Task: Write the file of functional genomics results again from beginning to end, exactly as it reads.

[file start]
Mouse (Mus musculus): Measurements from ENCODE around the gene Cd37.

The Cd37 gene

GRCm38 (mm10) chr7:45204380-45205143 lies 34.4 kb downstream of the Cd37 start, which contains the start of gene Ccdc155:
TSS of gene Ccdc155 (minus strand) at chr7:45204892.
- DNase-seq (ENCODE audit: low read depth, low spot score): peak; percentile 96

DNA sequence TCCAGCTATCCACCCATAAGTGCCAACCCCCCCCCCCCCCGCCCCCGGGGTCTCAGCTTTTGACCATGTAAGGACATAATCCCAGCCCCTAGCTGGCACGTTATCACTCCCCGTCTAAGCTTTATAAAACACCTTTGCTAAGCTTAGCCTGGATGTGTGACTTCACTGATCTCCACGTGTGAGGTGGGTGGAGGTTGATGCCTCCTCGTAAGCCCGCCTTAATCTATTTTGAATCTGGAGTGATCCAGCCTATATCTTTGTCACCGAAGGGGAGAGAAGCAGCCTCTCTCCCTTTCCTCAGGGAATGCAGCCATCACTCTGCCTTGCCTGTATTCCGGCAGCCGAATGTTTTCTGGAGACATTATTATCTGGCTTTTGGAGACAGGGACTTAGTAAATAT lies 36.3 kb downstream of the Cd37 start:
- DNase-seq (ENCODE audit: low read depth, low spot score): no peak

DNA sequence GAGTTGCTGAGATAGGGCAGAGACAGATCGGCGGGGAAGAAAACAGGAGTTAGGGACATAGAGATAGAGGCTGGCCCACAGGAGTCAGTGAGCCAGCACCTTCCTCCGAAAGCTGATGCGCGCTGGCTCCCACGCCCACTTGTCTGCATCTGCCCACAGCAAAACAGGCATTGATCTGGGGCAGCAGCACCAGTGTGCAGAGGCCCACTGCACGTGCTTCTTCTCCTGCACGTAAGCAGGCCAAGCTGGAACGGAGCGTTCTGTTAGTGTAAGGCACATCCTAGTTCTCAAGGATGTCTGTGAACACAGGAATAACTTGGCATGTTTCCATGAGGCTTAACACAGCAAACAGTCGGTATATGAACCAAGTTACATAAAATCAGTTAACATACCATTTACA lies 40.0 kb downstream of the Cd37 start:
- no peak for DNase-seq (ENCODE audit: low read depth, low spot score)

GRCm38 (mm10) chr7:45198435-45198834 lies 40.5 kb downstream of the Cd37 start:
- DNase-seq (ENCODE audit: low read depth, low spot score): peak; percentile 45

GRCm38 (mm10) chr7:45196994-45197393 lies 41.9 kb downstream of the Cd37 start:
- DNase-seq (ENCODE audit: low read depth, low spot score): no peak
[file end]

Mouse (Mus musculus): Measurements from ENCODE around the gene Cd37.

The Cd37 gene

GRCm38 (mm10) chr7:45204380-45205143 lies 34.4 kb downstream of the Cd37 start, which contains the start of gene Ccdc155:
TSS of gene Ccdc155 (minus strand) at chr7:45204892.
- DNase-seq (ENCODE audit: low read depth, low spot score): peak; percentile 96

DNA sequence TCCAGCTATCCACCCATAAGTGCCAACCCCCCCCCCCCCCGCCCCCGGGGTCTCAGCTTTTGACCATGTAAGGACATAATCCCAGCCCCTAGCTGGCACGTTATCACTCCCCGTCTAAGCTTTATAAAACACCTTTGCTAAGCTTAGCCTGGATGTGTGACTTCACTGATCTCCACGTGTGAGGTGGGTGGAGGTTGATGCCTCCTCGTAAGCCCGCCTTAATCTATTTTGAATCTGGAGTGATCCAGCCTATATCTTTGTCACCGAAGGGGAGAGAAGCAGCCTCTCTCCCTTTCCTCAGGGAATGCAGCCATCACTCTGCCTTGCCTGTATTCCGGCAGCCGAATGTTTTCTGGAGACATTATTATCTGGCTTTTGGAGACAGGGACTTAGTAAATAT lies 36.3 kb downstream of the Cd37 start:
- DNase-seq (ENCODE audit: low read depth, low spot score): no peak

DNA sequence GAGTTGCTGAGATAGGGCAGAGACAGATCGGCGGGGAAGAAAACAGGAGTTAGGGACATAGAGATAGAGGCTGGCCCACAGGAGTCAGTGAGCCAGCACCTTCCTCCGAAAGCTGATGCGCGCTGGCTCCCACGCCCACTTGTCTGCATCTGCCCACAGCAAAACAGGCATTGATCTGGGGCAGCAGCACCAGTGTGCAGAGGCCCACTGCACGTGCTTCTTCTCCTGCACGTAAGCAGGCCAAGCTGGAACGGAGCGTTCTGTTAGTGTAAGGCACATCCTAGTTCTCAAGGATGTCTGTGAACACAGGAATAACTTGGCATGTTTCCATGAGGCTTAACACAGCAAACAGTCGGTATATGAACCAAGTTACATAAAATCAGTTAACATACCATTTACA lies 40.0 kb downstream of the Cd37 start:
- no peak for DNase-seq (ENCODE audit: low read depth, low spot score)

GRCm38 (mm10) chr7:45198435-45198834 lies 40.5 kb downstream of the Cd37 start:
- DNase-seq (ENCODE audit: low read depth, low spot score): peak; percentile 45

GRCm38 (mm10) chr7:45196994-45197393 lies 41.9 kb downstream of the Cd37 start:
- DNase-seq (ENCODE audit: low read depth, low spot score): no peak